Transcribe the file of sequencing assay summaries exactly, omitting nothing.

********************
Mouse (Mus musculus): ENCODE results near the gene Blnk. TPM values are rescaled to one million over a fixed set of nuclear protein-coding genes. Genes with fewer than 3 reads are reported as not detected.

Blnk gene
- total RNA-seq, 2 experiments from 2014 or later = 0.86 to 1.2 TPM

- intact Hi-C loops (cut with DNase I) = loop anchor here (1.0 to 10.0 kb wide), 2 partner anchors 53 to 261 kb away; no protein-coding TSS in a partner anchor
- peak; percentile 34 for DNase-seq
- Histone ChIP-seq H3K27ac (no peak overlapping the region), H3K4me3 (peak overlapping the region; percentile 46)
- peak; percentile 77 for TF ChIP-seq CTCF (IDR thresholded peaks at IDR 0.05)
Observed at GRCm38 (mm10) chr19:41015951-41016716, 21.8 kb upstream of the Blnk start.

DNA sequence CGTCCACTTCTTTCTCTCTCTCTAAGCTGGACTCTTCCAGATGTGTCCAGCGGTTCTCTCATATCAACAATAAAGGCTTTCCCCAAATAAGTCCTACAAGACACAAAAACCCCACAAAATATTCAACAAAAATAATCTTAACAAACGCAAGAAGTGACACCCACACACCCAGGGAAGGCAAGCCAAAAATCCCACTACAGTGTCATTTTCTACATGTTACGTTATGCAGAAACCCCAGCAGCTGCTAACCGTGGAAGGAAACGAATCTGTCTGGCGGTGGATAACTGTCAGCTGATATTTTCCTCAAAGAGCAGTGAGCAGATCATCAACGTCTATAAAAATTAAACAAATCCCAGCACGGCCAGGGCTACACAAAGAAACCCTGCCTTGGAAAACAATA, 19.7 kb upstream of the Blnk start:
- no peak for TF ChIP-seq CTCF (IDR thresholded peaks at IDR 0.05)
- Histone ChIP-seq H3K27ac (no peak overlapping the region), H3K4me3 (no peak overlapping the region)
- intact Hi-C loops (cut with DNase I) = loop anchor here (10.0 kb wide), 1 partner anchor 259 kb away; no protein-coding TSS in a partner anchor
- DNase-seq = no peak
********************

Mouse (Mus musculus): ENCODE results near the gene Blnk. TPM values are rescaled to one million over a fixed set of nuclear protein-coding genes. Genes with fewer than 3 reads are reported as not detected.

Blnk gene
- total RNA-seq, 2 experiments from 2014 or later = 0.86 to 1.2 TPM

- intact Hi-C loops (cut with DNase I) = loop anchor here (1.0 to 10.0 kb wide), 2 partner anchors 53 to 261 kb away; no protein-coding TSS in a partner anchor
- peak; percentile 34 for DNase-seq
- Histone ChIP-seq H3K27ac (no peak overlapping the region), H3K4me3 (peak overlapping the region; percentile 46)
- peak; percentile 77 for TF ChIP-seq CTCF (IDR thresholded peaks at IDR 0.05)
Observed at GRCm38 (mm10) chr19:41015951-41016716, 21.8 kb upstream of the Blnk start.

DNA sequence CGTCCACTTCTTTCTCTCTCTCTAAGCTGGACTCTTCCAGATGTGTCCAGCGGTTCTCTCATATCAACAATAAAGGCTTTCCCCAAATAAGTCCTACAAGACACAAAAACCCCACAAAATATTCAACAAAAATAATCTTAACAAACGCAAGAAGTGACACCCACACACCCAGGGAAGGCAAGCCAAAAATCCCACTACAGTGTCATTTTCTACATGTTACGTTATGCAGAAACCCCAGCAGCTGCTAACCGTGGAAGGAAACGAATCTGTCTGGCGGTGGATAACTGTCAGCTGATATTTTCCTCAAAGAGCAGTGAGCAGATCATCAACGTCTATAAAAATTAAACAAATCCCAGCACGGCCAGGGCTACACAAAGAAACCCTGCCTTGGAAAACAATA, 19.7 kb upstream of the Blnk start:
- no peak for TF ChIP-seq CTCF (IDR thresholded peaks at IDR 0.05)
- Histone ChIP-seq H3K27ac (no peak overlapping the region), H3K4me3 (no peak overlapping the region)
- intact Hi-C loops (cut with DNase I) = loop anchor here (10.0 kb wide), 1 partner anchor 259 kb away; no protein-coding TSS in a partner anchor
- DNase-seq = no peak